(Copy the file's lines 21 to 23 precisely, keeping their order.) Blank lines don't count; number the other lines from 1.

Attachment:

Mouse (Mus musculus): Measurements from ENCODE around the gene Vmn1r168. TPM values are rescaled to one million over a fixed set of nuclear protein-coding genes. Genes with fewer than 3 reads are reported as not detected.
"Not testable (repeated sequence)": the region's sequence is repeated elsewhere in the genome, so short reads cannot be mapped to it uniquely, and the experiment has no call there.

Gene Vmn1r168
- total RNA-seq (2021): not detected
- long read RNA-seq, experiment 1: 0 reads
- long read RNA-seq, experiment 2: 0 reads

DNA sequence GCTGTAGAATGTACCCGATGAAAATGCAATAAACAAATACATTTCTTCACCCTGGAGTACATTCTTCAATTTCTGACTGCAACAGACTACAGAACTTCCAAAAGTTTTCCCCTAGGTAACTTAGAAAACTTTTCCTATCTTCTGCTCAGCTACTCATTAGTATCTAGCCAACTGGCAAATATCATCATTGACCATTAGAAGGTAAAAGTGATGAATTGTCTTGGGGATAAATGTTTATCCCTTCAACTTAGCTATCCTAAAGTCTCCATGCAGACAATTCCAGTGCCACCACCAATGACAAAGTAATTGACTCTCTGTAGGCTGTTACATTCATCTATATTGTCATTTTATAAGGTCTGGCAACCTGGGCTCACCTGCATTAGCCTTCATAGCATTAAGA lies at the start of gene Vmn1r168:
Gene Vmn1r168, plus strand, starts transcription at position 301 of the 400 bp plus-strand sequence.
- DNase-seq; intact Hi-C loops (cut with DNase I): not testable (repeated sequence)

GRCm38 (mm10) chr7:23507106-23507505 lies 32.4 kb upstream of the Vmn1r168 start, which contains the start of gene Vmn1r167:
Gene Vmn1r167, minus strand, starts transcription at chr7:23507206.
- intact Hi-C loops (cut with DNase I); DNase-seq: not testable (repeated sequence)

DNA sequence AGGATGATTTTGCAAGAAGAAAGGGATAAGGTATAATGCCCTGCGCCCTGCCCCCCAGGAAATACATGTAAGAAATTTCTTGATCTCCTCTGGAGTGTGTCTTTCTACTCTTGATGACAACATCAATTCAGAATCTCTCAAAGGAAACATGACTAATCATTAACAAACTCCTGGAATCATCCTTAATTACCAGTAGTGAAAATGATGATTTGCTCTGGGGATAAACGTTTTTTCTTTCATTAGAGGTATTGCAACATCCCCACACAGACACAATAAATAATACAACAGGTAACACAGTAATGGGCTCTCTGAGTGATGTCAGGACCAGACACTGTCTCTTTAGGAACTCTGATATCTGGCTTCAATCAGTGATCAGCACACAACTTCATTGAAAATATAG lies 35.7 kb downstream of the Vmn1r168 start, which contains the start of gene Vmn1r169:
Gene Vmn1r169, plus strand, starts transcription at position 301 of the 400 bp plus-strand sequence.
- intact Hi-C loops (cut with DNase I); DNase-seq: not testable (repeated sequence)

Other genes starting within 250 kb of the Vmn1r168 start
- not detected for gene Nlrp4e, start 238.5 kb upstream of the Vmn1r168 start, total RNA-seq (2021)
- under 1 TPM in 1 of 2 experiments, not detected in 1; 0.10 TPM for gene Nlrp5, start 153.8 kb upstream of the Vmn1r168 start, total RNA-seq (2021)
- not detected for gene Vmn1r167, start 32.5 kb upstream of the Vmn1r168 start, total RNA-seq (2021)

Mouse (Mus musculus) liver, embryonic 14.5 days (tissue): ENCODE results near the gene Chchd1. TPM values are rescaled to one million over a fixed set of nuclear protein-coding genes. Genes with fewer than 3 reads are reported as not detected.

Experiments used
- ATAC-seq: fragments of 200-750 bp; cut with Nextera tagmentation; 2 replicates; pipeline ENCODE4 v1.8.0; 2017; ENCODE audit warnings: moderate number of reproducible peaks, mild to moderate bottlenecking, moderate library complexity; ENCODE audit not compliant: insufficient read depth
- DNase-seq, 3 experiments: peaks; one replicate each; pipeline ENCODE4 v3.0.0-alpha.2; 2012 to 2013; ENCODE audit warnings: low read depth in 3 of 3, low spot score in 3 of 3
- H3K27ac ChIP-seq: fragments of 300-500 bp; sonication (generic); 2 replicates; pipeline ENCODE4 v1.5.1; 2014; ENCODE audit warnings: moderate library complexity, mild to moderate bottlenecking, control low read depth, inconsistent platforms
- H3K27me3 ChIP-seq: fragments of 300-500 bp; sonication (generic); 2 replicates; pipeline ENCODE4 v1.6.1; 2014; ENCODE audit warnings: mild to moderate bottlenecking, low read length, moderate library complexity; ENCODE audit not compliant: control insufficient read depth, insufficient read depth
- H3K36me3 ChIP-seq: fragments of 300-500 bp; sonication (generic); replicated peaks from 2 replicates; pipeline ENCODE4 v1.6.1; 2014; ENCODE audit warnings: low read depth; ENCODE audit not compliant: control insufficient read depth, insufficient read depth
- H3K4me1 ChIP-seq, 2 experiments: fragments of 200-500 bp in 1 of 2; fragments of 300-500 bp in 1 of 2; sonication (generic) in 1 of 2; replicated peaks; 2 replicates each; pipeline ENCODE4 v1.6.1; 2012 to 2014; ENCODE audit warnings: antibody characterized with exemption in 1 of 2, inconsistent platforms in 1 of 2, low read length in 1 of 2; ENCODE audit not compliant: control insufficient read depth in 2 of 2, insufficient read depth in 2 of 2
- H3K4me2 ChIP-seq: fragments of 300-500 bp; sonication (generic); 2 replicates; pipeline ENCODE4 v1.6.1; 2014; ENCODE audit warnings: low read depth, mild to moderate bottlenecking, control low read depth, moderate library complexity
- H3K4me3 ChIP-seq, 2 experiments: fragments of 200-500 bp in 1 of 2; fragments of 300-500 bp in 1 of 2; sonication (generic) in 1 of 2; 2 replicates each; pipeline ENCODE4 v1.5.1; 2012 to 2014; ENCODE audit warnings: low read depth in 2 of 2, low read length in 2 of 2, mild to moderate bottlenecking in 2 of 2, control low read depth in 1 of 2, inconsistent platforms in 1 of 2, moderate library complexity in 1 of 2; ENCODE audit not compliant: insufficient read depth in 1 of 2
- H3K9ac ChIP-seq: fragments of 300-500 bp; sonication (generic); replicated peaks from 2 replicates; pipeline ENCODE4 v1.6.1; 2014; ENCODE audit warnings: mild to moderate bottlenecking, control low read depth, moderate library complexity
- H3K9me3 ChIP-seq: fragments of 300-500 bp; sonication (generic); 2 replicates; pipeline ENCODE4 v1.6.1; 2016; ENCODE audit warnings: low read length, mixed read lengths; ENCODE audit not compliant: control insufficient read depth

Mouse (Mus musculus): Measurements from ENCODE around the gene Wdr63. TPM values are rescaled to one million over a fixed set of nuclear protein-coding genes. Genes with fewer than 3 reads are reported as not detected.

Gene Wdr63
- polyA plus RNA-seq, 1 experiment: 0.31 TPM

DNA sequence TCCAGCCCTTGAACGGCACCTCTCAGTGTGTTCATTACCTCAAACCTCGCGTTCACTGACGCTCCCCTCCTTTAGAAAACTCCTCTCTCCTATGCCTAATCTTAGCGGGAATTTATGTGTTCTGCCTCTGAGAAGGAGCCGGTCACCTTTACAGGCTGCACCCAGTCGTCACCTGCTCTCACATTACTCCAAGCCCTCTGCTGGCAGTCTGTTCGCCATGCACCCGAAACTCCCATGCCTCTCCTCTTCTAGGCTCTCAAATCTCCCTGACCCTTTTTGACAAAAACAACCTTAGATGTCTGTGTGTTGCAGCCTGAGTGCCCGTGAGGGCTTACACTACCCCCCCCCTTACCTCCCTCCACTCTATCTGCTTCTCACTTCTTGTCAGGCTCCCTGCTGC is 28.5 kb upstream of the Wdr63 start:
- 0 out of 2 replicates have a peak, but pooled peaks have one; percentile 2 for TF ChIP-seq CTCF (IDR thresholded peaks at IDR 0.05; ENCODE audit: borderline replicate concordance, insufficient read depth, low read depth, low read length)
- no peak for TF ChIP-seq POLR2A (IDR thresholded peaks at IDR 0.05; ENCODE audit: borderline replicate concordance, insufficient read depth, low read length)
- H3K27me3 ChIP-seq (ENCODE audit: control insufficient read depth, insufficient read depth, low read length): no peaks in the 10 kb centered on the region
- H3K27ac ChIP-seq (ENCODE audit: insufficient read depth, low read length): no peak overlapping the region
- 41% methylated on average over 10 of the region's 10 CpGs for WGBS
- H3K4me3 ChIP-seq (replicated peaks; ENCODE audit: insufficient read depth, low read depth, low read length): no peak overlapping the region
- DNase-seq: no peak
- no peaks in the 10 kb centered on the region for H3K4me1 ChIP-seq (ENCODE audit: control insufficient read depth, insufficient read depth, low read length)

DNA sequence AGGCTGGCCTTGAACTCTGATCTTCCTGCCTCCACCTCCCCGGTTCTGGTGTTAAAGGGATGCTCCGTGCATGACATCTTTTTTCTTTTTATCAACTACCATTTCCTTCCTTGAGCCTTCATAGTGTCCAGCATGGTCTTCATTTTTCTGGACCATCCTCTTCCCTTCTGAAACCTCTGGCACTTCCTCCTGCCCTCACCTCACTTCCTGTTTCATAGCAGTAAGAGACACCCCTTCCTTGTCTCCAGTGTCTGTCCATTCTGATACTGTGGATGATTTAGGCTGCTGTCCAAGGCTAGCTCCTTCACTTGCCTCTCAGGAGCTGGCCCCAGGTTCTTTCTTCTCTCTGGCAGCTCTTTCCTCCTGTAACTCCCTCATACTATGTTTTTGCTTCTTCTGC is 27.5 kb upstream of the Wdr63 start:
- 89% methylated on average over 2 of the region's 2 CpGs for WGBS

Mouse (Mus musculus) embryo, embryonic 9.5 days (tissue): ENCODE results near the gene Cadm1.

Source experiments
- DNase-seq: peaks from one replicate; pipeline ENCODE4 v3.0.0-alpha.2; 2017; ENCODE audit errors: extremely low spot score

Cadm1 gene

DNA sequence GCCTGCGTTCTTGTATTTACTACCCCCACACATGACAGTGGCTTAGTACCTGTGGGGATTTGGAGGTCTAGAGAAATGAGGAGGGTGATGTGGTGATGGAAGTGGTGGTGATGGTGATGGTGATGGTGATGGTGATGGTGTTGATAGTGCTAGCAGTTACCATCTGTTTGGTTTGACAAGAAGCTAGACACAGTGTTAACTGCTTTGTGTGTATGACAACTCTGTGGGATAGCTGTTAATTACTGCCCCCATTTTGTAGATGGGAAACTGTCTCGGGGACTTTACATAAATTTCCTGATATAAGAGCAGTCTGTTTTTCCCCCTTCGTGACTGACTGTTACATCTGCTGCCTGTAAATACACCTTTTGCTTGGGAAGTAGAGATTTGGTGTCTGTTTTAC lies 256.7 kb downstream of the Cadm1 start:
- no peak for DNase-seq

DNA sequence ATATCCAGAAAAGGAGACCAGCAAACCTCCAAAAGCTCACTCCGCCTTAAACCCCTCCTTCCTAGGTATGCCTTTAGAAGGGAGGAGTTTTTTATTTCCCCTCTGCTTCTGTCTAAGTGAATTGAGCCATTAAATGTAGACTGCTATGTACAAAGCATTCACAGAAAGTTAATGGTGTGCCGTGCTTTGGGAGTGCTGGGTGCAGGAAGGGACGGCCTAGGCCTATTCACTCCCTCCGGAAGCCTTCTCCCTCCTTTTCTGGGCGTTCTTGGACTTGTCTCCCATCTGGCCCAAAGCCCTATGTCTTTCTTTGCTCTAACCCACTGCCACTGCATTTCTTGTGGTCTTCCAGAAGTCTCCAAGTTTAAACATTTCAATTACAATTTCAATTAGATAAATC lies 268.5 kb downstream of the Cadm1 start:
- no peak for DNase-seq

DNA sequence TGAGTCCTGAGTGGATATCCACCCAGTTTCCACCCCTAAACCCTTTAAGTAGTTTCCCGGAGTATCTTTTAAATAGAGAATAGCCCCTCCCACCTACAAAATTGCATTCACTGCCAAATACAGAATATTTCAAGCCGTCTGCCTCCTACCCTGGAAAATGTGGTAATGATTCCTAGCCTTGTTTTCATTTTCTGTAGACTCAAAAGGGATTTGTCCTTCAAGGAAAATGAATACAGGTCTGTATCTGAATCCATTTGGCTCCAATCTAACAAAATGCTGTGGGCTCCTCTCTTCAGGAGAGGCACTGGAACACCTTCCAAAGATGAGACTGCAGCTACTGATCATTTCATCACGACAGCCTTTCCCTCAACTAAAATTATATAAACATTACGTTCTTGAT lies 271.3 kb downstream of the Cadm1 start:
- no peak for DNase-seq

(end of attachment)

Experiments used
- ATAC-seq: fragments of 200-750 bp; cut with Nextera tagmentation; 2 replicates; pipeline ENCODE4 v1.8.0; 2017; ENCODE audit warnings: moderate number of reproducible peaks, mild to moderate bottlenecking, moderate library complexity; ENCODE audit not compliant: insufficient read depth
- DNase-seq, 3 experiments: peaks; one replicate each; pipeline ENCODE4 v3.0.0-alpha.2; 2012 to 2013; ENCODE audit warnings: low read depth in 3 of 3, low spot score in 3 of 3